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October 25, 1994 - Image 3

Resource type:
Text
Publication:
The Michigan Daily, 1994-10-25

Disclaimer: Computer generated plain text may have errors. Read more about this.

.Dyslexia
By NICHOLAS J. COTSONIKA
Daily Staff Reporter
Most University students have no
trouble reading newspaper articles.
They walk across the Diag, bookbags
over their shoulders and reach for a
paper out of instinct.
They scan the pages and then dis-
*card them without much thought.
Reading is just taken for granted. After
al, to get into Michigan, a student has
to be able to read, right?
But some cannot read that easily.
It is neither due to a lack of intelli-
gence, nor a lack of an education. It is
due to a learning disability.
Dyslexia.
Benjamin Bolger, an LSA senior,
is one of those with dyslexia. He has
battled the disability his entire life,
yet he has crammed many accom-
plishments onto his resume already.
As hard as it can be for him to sort
out letters on a printed page, it is
much less of a problem for him to sort
out information in his head.
"I've always viewed myself as
unique," Bolger said. "I went to a
umber of private elementary schools,
ut I felt stymied by the conformity in
a regular school setting. I needed to
be challenged."
Bolger finally found a challenge

The Michigan Daily - Tuesday, October 25, 1994 - 3

teaches 'U' student to succeed

in college. He entered a local college,
then transferred to the University at
age 16. He is now an 18-year-old
senior with a 4.0 grade point average
and will graduate with an honors de-
gree in sociology in December.
Academics have not been enough
of a challenge for him, however. He

University libraries. Bolger has had
as many as 322 books checked out at
one time this year. But despite his
early inability to read, this infatuation
with books is not new.
As a kid, his favorite book was the
dictionary. He studied it, relentlessly
searching for words he didn't know.

has been in-
volved in a
myriad of politi-
cal groups, won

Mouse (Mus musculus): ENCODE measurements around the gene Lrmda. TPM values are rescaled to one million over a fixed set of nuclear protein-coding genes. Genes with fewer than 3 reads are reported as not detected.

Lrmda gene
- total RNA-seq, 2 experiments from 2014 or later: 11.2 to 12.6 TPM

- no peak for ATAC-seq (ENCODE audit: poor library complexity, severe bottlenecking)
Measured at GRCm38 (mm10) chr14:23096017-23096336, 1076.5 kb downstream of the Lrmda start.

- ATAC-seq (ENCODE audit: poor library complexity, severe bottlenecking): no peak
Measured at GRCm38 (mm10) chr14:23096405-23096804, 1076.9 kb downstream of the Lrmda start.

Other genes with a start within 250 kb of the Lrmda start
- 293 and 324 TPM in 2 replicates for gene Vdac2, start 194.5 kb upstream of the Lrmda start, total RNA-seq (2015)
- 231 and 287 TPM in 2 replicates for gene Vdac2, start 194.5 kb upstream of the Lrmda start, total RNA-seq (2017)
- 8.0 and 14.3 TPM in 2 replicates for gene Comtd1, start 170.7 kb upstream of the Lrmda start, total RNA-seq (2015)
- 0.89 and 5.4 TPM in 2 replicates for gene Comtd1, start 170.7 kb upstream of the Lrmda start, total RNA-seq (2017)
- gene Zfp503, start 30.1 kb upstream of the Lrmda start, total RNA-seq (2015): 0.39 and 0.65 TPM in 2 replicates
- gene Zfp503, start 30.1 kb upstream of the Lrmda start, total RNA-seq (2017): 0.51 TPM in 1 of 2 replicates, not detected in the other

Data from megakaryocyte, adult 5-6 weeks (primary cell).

a number of es-
say contests and
boasts a long list
of academic dis-
tinctions.
He has done
all of this while
battling a disabil-
ity that crippled
his capability to
read.
"(Dyslexia)
has been a very

'The key to knowledge
is to be able to sort
out information
coherently. My problem
with reading simply
made me more
interested in it.'
- Benjamin Bolger
LSA senior

Booksrecordedon
audio tape were
also common in
the Bolger house-
hold.
Bolger and his
mother were al-
ways trying to
beat the devil that
was scrambling
the text in front of
him.
"I had a lot of
books on tape
when I was a child
and my mother
would read to me

read to him, and he would devour
work after work.
"My mother suggested resources
and books and I became increasingly
personally driven," Bolger said. "But
she also made it a point that I should
be involved in other things and that I
should volunteer."
That volunteer spirit has mani-
fested itself in Bolger's involvement
in literally dozens of organizations,
ranging from groups devoted to pub-
lic advocacy to others seeking pre-
vention of domestic violence. He has
also volunteered his time to help his
fellow dyslexics.
"I interned at the Michigan Dys-
lexia Institute as a public awareness
coordinator," Bolger said. "I have just
tried to let people know that dyslexia
is not a barrier. Albert Einstein was a
dyslexic. A lot of very bright people
are dyslexics, and they just have to
battle it and use it as a motivation to
succeed."
Dyslexia has certainly fed Bolger's
inner drive. That drive will make him
a college graduate four years early
and will likely send him to Harvard,
Yale, Cambridge or Oxford for law
school. He would like to attain a law
degree, with which he would practice
law or run for political office to ini-

MICHAEL FITZHUGH/Daily
LSA senior Benjamin Bolger is shown at the Law Quad yesterday afternoon.

strong impetus in my education,"
Bolger said. "The key to knowledge
is to be able to sort out information
coherently. My problem with reading
simply made me more interested in
it."
His interest in reading can be a
little overwhelming at times for the

constantly," he said. "She really chal-
lenged me to have a stronger drive. She
was certainly an inspiration."
Thus inspired, and unimpressed
with regular schools, Bolger decided
to teach himself. He went to the li-
brary and borrowed every book that
caught his eye. His mother would

tiate action in his two largest areas of
interest: divorce and dyslexia-related
issues.